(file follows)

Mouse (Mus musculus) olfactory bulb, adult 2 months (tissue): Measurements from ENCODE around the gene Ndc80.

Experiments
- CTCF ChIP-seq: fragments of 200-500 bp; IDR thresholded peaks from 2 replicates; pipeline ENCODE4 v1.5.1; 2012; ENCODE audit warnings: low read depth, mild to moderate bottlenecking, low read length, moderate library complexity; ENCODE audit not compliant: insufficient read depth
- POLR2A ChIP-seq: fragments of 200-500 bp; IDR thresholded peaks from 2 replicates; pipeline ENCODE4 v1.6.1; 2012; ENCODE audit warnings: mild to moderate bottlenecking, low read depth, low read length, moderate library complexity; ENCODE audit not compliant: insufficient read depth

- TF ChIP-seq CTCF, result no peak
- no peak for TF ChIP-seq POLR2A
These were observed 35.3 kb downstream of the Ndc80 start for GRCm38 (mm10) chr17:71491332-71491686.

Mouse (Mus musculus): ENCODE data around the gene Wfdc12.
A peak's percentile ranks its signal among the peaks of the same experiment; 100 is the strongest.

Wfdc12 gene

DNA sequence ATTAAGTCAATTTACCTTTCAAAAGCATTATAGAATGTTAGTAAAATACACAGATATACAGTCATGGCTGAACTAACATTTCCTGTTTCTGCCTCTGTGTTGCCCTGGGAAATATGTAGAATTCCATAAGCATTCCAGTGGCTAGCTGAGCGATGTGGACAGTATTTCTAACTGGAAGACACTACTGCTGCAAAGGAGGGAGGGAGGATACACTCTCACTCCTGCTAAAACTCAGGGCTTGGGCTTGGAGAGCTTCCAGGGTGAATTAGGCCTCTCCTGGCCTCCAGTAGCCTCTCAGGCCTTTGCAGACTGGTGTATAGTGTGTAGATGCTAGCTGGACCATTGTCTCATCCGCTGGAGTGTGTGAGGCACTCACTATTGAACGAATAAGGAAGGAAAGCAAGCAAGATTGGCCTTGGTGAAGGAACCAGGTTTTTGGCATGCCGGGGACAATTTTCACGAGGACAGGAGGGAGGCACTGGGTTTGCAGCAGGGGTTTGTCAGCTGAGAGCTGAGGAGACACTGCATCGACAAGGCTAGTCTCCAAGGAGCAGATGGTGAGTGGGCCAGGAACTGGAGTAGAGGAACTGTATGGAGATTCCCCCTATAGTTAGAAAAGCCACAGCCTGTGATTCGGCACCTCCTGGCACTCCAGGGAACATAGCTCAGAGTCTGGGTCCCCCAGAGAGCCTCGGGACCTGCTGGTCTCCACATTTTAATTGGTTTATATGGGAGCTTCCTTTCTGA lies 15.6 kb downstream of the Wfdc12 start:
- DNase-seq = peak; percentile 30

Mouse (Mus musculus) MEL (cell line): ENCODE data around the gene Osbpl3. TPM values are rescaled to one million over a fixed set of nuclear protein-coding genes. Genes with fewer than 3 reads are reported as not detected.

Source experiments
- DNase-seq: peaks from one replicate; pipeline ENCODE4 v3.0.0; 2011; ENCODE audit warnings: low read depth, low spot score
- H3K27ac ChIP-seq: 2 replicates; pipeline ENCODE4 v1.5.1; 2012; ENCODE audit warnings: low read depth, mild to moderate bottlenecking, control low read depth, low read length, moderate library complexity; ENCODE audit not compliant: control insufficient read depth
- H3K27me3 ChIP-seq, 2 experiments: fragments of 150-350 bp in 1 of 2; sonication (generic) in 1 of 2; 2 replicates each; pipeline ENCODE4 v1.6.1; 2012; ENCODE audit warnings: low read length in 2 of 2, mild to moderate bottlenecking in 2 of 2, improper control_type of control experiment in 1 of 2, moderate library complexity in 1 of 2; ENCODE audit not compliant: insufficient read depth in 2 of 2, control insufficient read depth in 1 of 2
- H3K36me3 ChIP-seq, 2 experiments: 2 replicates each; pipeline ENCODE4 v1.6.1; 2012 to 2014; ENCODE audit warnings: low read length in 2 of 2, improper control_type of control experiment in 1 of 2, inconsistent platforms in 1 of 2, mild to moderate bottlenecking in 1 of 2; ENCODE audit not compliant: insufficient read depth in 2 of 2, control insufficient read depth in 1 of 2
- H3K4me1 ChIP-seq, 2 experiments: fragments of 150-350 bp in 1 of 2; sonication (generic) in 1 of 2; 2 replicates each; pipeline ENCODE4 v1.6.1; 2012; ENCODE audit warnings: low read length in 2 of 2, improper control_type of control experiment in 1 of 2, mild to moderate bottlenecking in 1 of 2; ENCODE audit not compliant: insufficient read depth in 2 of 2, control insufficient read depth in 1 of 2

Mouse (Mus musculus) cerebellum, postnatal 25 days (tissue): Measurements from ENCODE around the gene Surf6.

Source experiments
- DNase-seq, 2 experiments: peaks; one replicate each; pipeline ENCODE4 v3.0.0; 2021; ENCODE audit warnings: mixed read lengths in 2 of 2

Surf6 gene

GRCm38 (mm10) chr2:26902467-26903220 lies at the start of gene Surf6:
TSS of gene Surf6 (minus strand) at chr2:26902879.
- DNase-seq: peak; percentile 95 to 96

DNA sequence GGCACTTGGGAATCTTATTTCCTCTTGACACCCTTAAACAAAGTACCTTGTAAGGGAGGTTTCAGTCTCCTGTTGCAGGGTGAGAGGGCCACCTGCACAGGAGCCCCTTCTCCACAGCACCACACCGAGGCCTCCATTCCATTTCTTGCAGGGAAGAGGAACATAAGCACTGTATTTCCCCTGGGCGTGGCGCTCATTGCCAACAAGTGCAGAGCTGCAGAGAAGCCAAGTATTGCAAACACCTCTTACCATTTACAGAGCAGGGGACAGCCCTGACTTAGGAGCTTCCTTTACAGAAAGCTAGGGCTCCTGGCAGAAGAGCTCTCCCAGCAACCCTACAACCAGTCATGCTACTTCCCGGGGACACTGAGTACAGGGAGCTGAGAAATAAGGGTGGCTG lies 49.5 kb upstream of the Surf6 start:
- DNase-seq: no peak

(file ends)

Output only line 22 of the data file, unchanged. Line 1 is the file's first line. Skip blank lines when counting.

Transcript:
- DNase-seq, 2 experiments: peaks; one replicate each; pipeline ENCODE4 v3.0.0; 2021; ENCODE audit warnings: mixed read lengths in 2 of 2